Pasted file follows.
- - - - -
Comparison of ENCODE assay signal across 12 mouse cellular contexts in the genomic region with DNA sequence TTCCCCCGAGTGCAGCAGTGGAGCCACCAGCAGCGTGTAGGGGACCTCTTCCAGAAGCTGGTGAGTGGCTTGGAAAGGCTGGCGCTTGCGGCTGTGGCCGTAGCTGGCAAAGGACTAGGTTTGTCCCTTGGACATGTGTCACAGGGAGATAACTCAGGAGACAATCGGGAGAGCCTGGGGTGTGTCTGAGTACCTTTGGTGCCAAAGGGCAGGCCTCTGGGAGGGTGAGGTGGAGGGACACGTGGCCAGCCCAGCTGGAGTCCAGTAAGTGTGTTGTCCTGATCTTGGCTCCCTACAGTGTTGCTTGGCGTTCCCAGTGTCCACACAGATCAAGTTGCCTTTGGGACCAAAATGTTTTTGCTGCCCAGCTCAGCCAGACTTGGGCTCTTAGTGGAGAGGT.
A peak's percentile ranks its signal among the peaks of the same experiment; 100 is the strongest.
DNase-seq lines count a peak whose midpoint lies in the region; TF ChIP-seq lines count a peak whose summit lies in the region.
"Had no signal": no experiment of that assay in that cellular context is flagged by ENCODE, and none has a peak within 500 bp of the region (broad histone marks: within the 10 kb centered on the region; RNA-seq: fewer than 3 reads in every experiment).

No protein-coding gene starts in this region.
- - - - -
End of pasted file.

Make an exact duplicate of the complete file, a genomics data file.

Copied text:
Comparison of ENCODE assay signal across 12 mouse cellular contexts in the genomic region with DNA sequence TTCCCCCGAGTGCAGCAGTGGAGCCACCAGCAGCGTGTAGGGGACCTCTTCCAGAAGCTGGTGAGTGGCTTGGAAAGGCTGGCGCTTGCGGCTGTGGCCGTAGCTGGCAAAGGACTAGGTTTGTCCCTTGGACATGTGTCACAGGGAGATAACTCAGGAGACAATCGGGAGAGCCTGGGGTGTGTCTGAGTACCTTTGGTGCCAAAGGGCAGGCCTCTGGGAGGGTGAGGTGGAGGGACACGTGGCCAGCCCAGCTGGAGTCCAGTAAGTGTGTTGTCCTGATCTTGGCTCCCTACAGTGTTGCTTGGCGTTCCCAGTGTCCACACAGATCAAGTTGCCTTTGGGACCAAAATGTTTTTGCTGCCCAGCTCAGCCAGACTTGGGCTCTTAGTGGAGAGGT.
A peak's percentile ranks its signal among the peaks of the same experiment; 100 is the strongest.
DNase-seq lines count a peak whose midpoint lies in the region; TF ChIP-seq lines count a peak whose summit lies in the region.
"Had no signal": no experiment of that assay in that cellular context is flagged by ENCODE, and none has a peak within 500 bp of the region (broad histone marks: within the 10 kb centered on the region; RNA-seq: fewer than 3 reads in every experiment).

No protein-coding gene starts in this region.